http://www.polyfet.com/tbplt/tb165.pdf

I did not make the circuit board itself--that was made by Jim Potter, who builds the RF hardware for the accelerator company I work for. These amps are a standard part of the low-level signal train for what ultimately is a ~hundred kilowatt power plant.

The amp I built, shown in the photo, had over 15 dB small-signal gain all the way from 30-500 MHz when I checked it on the network analyzer at work. At 200 MHz, it was 15.3 dB. When I got home, I tried running the AM-6155 with it. Even with the amp in "tune" mode, with the grid bias probably putting it in Class C, I can get close to 200 W out with ~6 W out of the SQ202 driver. Flipping the bias switch back to the "operate" setting for a second appears to get about 0.5 kW, at a great expense in terms of efficiency. I know some in the ham radio community like to push this amplifier, but I will be running it CW and don't need all that sauce. I'm happy with 200 W and the improved efficiency of a less linear bias point.

That's all for tonight!

-Carl
Attachments
RF_sq202pa.JPG
RF_sq202pa.JPG (133.59 KiB) Viewed 2455 times
Carl Willis
http://carlwillis.wordpress.com/
TEL: +1-505-412-3277

steve_rb
Posts: 133
Joined: Sun Oct 18, 2009 8:18 am
Real name: Steve Robinson
Location: Tehran University

Re: RF for new ion source

Post by steve_rb » Mon Oct 19, 2009 5:46 am

Hey Carl,

This looks great. I am very interested to try this. It looks very simple and exactly what I was looking for to get a sence of a plasma as starting step for building an ICP ion source myself . Could you list exact parts specifications along with key assembling instruction steps.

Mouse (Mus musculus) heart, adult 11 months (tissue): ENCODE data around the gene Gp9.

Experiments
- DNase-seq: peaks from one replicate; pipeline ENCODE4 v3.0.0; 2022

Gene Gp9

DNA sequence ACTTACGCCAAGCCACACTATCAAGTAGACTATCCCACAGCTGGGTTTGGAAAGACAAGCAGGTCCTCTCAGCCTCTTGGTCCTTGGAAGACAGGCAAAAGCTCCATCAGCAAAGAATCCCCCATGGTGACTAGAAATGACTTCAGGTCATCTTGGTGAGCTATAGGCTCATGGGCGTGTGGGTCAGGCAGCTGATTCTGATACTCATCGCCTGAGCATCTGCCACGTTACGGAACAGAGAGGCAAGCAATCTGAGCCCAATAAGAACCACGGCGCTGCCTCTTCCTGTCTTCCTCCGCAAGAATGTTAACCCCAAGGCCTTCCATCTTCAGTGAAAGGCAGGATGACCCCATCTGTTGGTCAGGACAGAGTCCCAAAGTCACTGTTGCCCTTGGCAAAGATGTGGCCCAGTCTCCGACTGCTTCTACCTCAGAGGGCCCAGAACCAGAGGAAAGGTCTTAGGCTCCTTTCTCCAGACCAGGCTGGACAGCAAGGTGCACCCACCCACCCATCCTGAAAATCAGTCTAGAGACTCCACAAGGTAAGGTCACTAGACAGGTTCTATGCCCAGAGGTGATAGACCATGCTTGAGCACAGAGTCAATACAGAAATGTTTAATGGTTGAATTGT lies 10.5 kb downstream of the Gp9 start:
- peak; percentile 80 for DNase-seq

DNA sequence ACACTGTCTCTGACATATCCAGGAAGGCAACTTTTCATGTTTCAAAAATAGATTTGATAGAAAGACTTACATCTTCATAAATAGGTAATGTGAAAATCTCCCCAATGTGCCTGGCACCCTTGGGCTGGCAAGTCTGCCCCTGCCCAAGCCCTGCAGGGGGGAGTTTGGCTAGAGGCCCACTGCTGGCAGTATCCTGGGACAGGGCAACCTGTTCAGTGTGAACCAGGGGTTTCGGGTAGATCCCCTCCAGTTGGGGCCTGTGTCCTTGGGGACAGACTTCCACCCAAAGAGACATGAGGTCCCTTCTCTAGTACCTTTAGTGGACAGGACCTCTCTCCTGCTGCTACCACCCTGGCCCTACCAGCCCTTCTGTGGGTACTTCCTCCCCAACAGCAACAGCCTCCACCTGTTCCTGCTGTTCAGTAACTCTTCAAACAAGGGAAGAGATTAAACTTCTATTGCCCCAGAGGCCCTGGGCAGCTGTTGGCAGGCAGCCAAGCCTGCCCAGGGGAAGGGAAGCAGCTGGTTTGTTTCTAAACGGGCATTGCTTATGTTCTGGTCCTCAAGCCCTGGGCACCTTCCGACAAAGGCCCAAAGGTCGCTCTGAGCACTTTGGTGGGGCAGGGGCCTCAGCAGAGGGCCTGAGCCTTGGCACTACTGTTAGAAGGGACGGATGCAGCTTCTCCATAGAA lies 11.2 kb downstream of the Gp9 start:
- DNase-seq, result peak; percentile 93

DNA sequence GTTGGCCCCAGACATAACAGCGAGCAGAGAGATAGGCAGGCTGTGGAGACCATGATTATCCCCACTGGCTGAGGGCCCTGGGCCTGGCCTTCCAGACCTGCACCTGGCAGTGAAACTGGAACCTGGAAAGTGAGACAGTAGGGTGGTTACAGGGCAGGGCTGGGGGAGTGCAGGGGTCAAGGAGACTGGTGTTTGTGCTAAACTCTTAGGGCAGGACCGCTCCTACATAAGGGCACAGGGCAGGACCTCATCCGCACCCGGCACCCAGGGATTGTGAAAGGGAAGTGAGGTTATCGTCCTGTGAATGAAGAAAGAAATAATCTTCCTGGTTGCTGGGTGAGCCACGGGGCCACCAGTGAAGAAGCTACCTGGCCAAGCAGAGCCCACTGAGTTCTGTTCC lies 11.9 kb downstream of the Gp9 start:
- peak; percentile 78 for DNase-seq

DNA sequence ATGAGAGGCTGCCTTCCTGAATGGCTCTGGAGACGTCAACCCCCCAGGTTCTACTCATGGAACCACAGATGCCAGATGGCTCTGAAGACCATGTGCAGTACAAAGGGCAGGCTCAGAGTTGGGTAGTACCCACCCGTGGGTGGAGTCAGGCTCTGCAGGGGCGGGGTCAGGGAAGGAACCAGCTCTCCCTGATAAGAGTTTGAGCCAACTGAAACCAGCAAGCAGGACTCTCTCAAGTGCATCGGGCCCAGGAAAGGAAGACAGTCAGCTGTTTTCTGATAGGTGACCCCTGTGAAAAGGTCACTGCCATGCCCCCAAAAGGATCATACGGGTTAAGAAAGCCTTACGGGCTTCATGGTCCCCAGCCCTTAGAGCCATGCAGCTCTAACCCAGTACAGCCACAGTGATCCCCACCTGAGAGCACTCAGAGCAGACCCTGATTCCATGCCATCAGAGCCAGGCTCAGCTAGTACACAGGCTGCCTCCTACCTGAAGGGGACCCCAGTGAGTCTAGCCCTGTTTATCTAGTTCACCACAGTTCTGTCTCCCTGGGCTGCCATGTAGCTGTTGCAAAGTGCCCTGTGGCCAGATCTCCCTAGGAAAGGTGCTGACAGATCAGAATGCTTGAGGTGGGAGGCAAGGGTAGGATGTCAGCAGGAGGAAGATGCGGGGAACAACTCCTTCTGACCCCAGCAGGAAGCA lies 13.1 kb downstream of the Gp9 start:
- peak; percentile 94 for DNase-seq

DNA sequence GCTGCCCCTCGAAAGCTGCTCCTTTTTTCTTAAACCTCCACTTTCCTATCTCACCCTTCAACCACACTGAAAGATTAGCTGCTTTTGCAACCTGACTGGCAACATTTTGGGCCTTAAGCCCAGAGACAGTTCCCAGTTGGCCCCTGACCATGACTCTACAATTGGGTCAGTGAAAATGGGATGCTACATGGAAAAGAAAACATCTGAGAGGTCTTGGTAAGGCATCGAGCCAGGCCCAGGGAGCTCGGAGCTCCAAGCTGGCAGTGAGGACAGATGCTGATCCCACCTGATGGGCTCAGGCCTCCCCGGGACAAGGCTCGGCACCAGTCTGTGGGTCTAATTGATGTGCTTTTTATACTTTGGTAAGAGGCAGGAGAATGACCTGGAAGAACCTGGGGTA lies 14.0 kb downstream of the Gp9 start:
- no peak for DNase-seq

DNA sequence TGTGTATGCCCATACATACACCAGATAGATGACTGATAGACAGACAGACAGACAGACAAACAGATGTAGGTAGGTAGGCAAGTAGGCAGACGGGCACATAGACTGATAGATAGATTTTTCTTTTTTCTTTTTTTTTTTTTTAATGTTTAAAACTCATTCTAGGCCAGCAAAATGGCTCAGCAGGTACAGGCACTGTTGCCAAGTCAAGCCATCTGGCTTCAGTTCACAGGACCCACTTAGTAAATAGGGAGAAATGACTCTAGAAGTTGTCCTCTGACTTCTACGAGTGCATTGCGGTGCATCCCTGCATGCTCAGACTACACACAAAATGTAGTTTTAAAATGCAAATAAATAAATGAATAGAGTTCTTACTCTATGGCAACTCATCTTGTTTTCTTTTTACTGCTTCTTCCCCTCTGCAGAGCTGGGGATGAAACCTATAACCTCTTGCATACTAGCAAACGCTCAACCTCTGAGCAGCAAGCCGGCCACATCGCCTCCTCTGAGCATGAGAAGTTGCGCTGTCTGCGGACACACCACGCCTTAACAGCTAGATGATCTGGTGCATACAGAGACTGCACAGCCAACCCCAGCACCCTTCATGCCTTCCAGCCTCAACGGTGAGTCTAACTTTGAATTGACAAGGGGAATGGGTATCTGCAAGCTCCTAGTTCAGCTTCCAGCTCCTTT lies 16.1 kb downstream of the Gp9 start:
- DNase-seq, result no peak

Steve Robinson

User avatar
Carl Willis
Posts: 2841
Joined: Thu Jul 26, 2001 11:33 pm
Real name: Carl Willis
Location: Albuquerque, New Mexico, USA
Contact:

Re: RF for new ion source

Post by Carl Willis » Mon Oct 19, 2009 5:39 pm

Hi Steve,

Thanks for your interest. The most detailed information I have is probably in the top drawing shown here: http://carlwillis.wordpress.com/2009/02 ... on-source/

You'll have to adapt the idea to your own fabrication capabilities and make your own decisions about how to build it. But the entire design principle is simplicity and non-precision construction. This ion source seems to be able to do about 1 mA, tops, in its current configuration and drive level. The copper parts sputter quite a bit and copper is also known to promote the formation of molecular ions that are undesirable for nuclear reactions; if I built this again I would replace all copper parts with a non-magnetic stainless steel. You might also check out Andrew Seltzman's posts describing his ECR source or his more recent magnetically-enhanced DC ion source for different ideas.

-Carl
Carl Willis
http://carlwillis.wordpress.com/
TEL: +1-505-412-3277

User avatar
Doug Coulter
Posts: 1312
Joined: Sun May 27, 2007 7:18 pm
Real name: Doug Coulter